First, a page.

« Reply #108 on: July 13, 2017, 09:18:46 PM »

Good evening,

I recently did some more work on the destroyer including a new weapon.

Early M class had two 2pounder Pompoms mounted beside the wheel house; one on each side. So I whittled one out of styrene and moulded it. I now have enough for the destroyer, and eventually a Big gun monitor, which had one of these and a HA 3 pounder on the back of the foredeck.


Later the bandstand for the stern searchlight was converted to mount a single Pompom replacing the two astride the wheelhouse. This was done as part of a greater refit, though as with all classes of warship, ships differed in detail.

I will pop images up of the guns when built.
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ballastanksian

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Re: HMS Ready Build
« Reply #109 on: August 12, 2017, 06:18:15 PM »

I am getting there slowly!

I checked the electrics over and she is ready for her test sail tomorrow. I then decided to start the quarter deck.


I made one from Styrene, but it was a bit flimsy given that it would have mots of details on it and be required to lift off occasionally, so worried that it might shed bits from time to time, I decided to make one from 3.2mm ply. I already had the blank cut out that was to become the deckwale, but decided that this should be styrene so that I could weld it firmly to the hull making a box girder.

The camber was created with the Japanese file and sandpaper. It was then painted with several layers of thinned dope and a neat layer.

The superstructure was made from 1mm styrene with internal supports to strengthen it and then pieces of 6mm ply were epoxied in for two reasons.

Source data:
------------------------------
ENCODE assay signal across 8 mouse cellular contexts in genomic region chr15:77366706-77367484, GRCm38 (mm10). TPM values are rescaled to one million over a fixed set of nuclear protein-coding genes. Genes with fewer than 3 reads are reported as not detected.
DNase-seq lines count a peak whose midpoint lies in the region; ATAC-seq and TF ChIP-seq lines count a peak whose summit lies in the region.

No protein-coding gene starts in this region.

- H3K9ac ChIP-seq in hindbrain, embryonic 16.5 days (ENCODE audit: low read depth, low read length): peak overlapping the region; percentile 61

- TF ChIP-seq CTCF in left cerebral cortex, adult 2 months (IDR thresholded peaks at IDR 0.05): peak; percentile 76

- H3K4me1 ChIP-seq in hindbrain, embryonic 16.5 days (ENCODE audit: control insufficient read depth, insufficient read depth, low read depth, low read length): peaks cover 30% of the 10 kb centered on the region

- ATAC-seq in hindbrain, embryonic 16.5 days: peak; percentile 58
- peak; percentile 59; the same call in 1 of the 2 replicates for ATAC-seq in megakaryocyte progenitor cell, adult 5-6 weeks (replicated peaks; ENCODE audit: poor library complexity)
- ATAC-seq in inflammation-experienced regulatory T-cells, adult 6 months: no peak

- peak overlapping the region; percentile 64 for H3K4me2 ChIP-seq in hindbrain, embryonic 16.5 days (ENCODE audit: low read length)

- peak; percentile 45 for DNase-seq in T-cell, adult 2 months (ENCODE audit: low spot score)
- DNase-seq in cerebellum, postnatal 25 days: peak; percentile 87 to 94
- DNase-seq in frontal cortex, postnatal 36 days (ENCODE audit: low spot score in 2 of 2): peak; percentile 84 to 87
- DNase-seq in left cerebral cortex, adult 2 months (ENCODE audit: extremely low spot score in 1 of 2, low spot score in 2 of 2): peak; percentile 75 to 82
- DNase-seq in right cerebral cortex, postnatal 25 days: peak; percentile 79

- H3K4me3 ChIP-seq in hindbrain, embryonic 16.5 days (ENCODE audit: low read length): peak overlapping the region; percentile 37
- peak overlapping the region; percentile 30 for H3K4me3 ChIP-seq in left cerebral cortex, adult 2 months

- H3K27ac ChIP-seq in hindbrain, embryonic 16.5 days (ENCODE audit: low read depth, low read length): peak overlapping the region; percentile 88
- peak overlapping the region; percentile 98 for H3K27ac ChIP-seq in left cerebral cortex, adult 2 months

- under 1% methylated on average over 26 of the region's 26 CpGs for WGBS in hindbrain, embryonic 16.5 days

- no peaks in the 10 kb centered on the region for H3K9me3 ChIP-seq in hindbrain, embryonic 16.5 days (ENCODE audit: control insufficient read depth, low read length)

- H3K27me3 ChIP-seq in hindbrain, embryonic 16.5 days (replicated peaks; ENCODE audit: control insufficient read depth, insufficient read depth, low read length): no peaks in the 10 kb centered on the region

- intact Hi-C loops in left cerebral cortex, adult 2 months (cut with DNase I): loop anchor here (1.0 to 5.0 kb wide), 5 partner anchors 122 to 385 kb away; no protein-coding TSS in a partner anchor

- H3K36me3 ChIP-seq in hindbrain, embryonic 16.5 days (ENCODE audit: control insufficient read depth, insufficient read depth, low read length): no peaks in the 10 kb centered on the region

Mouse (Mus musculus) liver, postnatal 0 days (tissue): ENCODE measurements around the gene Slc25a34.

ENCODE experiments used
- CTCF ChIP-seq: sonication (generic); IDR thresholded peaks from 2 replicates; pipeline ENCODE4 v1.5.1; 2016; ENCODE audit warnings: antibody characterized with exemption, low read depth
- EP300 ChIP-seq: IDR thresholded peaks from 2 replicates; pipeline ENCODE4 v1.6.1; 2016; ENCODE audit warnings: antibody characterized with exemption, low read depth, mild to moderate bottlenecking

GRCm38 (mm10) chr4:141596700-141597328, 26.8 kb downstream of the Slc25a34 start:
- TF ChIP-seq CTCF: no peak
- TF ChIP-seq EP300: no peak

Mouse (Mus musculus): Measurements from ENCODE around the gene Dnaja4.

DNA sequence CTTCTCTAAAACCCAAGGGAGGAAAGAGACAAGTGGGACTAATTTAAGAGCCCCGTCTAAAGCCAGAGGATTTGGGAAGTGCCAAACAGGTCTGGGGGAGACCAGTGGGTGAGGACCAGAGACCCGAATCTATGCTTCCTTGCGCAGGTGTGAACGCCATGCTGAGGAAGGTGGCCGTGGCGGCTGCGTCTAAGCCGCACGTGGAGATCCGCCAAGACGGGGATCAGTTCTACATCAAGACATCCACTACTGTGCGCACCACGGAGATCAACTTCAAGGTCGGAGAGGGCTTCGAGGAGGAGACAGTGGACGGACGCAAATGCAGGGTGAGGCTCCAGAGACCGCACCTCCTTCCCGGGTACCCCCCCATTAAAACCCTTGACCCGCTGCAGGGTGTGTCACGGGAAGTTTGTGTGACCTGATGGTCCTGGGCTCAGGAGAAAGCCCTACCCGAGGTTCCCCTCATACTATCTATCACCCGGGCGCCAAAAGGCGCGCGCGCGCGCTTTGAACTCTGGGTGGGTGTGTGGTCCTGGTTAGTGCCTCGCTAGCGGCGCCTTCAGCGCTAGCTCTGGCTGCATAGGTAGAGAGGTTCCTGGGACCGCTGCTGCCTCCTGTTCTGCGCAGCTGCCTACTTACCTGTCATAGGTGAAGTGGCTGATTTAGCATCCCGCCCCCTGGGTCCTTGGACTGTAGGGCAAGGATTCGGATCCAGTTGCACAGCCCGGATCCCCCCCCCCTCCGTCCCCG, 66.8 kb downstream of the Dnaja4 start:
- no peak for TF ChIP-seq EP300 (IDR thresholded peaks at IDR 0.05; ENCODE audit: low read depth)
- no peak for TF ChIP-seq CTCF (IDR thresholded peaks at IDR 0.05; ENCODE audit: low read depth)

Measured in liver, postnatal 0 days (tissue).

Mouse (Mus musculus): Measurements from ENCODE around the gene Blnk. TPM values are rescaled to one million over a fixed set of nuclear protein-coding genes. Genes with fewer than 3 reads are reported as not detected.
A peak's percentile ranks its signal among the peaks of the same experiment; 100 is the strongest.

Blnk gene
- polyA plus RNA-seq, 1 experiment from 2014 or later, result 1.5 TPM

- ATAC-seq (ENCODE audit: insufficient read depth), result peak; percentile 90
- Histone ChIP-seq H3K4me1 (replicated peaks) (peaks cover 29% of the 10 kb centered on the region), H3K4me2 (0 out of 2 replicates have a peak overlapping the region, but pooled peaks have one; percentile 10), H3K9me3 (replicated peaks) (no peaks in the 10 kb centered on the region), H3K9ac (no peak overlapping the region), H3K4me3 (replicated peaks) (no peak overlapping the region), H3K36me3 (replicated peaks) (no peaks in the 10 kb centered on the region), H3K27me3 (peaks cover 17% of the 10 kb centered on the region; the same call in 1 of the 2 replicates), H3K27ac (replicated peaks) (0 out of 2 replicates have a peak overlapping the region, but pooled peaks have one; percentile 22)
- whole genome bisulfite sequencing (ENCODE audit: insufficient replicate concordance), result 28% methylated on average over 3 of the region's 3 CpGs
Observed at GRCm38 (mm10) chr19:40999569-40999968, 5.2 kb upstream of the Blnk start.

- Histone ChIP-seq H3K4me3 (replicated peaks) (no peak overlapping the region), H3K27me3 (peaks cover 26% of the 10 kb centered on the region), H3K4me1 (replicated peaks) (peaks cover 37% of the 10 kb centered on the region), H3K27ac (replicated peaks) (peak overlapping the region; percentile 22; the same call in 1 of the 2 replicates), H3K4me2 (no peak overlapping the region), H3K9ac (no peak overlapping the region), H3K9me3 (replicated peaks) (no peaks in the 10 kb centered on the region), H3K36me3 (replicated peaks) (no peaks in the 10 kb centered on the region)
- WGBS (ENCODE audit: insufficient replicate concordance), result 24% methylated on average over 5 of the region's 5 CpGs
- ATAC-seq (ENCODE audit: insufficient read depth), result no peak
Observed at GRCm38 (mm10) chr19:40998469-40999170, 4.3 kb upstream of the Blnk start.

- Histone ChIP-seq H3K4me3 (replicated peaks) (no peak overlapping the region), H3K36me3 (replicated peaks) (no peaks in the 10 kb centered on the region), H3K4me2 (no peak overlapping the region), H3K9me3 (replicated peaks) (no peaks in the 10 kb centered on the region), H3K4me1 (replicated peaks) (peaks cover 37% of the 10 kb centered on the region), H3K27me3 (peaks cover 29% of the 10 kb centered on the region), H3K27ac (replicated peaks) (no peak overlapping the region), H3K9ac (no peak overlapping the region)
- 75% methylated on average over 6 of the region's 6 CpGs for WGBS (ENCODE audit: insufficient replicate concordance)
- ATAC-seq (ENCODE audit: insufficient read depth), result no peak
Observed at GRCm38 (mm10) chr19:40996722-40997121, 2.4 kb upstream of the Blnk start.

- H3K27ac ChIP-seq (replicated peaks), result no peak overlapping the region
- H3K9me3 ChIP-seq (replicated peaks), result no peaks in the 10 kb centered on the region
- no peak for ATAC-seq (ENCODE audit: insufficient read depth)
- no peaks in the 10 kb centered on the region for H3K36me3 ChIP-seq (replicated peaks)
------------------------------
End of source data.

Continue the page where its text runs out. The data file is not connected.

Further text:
1. To provide places where glue could be applied to help fix the superstructure to the deck.
2. To provide places to drill through and mount things like the mast and also a combination Torpedo tube mount/deck fastner.


A small section of the deck was cut off and glued to the hull along with a section of the superstructure that was  filled with ply and glued to the deck.

Once cured, the deck was put in place and the superstructure glued onto it matching with the small section forward.


You can see the section of deck now clad in .25m styrene representing the deck covering, which while not haphazard, was certainly added in large patches which will be represented on the deck.

More soon :-))
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Bob K

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Re: HMS Ready Build
« Reply #110 on: August 12, 2017, 08:09:40 PM »

Coming along very nicely sir  :-))   Getting close to when you can install some of those well detailed sub assemblies.
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raflaunches

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Re: HMS Ready Build
« Reply #111 on: August 12, 2017, 08:19:01 PM »

I concur, lovely deck work :-))
Such love and care has gone into getting that curvature.
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Nick B

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ballastanksian

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Re: HMS Ready Build
« Reply #112 on: August 24, 2017, 08:44:16 PM »

Evening all.

I have clad the quarter deck with .25mm styrene to represent the plating.


The plating has a partial logical and haphazard look to mit, so I added a patch here and there to make it look more interesting.


Then I started what is to me the oddest structure on the Destroyers of this period. I would describe it as a pill box or ottoman with screw down catches for a hinged lid and a tubular frame on the front. In an image it shows an erectable jack mounted on this frame supporting an oil pipe that seems to descend into the pillbox. Ironically, the destroyer is making smoke at this time, so am not sure if they are testing systems, have a temporary fuel tank on board, or are in the midst of taking on oil when an enemy unit was sighted.